We can learn how to live a decent life. It’s a skill. Keep in touch with health. Getting back into nature and remembering to be kind are the most important ones for me. What are yours?

These are a few things which help me

  1. Go outside or open a window.
  2. Make a furry friend.
  3. Read a story, short or long, real or true. Read for pleasure.
  4. Help someone else, furry or human. Be kind.
  5. Don’t forget yourself. Buy some candy or flowers—for yourself. Like ruts in the road, your care for yourself sets the standard for others’ treatment of you.

I enjoy a podcast called The One You Feed. I’ve included it below. I haven’t read it yet, but it’s on my list. Let me know in the comments below if you’ve read it.

In this episode, Eric and George discuss his book, A Swim in a Pond in the Rain. 

In his introduction, Saunders writes, "We're going to enter seven fastidiously constructed scale models of the world, made for a specific purpose that our time maybe doesn't fully endorse but that these writers accepted implicitly as the aim of art--namely, to ask the big questions, questions like, How are we supposed to be living down here?
What were we put here to accomplish?

What should we value?

What is truth, anyway, and how might we recognize it?"

By Nakeia Homer

Boundaries are Healthy

Sometimes when I’m in the bathroom, my cat will sit on the floor and stare at me. It’s creepy. You may ask why I don’t lock my cat out. I feel guilty. She is home alone all day, so I think I shouldn’t limit my time with her. But, I resent her stare.

Games we play

This game we play, you may recognize it. My cat stares, and I feel guilty. I pet her and allow her to rub around my legs. There’s only so much I can take with all that attention. We both mean well.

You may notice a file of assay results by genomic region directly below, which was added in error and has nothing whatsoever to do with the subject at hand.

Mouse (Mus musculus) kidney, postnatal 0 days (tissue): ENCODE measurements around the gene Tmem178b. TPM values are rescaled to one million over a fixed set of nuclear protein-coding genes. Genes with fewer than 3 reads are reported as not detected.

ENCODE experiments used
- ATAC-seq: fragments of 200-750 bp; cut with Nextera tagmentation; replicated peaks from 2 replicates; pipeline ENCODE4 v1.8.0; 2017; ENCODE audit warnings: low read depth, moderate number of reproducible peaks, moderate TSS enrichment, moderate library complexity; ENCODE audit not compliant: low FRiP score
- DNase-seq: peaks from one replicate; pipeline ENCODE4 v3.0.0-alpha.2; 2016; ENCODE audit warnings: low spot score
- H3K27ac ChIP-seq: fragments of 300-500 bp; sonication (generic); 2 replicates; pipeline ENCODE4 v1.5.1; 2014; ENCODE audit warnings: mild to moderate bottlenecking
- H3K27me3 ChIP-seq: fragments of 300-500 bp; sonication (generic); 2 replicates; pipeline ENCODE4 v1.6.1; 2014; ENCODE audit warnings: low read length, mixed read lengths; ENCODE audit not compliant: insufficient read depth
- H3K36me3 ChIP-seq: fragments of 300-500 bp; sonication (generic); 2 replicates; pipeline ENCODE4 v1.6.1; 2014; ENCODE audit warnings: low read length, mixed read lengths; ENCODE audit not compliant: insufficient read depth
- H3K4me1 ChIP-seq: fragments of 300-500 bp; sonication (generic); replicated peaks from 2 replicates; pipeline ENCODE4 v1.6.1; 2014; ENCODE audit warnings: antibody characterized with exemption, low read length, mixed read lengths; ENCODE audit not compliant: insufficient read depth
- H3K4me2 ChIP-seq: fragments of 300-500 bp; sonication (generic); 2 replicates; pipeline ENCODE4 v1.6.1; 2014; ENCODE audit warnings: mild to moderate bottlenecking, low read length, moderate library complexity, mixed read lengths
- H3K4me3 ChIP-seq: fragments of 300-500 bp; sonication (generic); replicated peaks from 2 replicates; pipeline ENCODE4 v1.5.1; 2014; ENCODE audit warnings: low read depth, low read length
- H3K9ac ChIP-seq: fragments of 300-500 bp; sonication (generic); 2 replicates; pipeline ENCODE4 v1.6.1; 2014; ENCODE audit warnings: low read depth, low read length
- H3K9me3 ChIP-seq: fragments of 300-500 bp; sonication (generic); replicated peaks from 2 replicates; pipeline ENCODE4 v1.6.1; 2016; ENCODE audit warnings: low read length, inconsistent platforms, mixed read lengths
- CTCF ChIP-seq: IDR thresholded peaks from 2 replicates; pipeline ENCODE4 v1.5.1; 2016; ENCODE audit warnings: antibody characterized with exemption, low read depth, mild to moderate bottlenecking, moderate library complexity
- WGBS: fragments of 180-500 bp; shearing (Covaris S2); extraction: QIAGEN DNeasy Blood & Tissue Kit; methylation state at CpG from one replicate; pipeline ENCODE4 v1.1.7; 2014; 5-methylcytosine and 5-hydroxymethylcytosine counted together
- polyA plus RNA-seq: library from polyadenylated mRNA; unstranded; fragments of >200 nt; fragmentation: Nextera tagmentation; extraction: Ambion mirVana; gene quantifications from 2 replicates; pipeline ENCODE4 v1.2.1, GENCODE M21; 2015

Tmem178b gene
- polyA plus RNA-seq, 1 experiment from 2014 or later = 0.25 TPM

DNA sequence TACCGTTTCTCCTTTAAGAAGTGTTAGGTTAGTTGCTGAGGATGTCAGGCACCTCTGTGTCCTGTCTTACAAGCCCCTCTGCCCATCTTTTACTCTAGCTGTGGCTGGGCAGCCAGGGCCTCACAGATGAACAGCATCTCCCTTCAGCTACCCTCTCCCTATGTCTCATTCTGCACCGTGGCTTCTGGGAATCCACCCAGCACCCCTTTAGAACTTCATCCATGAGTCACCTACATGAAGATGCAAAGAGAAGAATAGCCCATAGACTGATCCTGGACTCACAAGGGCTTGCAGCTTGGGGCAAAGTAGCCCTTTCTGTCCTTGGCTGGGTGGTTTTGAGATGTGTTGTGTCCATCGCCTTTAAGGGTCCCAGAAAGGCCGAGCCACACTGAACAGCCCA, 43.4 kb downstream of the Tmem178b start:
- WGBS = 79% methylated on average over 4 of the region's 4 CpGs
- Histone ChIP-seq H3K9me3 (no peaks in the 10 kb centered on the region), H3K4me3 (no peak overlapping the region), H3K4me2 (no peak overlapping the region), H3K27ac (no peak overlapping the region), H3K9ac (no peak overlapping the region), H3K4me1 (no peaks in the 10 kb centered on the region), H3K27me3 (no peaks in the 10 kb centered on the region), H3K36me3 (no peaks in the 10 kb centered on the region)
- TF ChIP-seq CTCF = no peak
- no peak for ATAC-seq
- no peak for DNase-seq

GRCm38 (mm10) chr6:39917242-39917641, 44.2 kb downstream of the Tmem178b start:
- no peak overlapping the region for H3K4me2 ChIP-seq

The funny thing about it, when I am with her, as in overextended vacations, she still meows when she doesn’t see me in the room with her. If I step outside to take out the trash or run an errand, it’s no different. She still wants the same amount of attention as she did when I’m home for a few hours. So in my great reasoning, I don’t think it’s because she misses me.
I read somewhere that a cat’s memory is only a few minutes. Cats don’t know how long it’s been.

This guilt I feel is hollow. I am projecting how I would feel in her shoes (paws). So why am I feeling so miserable? What do I want? I like it when we snuggle up on the couch together. I love it when she greets me in the morning. Even when I come home. The time when I’m in the bathroom and staring at me is my fault. I let it happen. If I want to be alone at that time, I need to close the door. A simple thing.

Photo by eberhard grossgasteiger on Pexels.com

How often do we do this? We yell at people unnecessarily instead of metaphorically and physically closing the door. Have you ever said, “Yes, I’ll do that for you,” when you feel like vomiting at the thought of doing it? We go along with things when we have other plans. We say yes to their idea even when we disagree. It’s not necessary. We think our actions are kind. All we’re doing is building up a reason to hate someone we usually love. That’s what resentment does. It builds a wall of hate. If enough resentment builds, what happens? We yell. We scream. We blame. We walk away in anger. Is this what we want? Is it inevitable?

Kids need boundaries

ASLA 2006 Student Awards

A study was conducted. There was one playground with a fence and one without any borders. The children without a fence clustered towards the center. If you place a fence around a playground, the children used the entire area to play. I found this to be interesting. Boundaries in life are giving freedom. Ironic.

Right here and now

I have the right to close my bathroom door. I have the right to ignore my phone. I feel freer knowing I can fence off my time, declaring ownership. I can put up a barricade and stick my flag in the ground. It’s my time! Right here and now. Kings do it, presidents do it, astronauts do it in their country’s name, and so can you. If it helps, you can make yourself a flag and put it in the middle of your room or outside your closed door. Name your kingdom. Just remember, you’re the enforcer. Tell everyone you will call them later.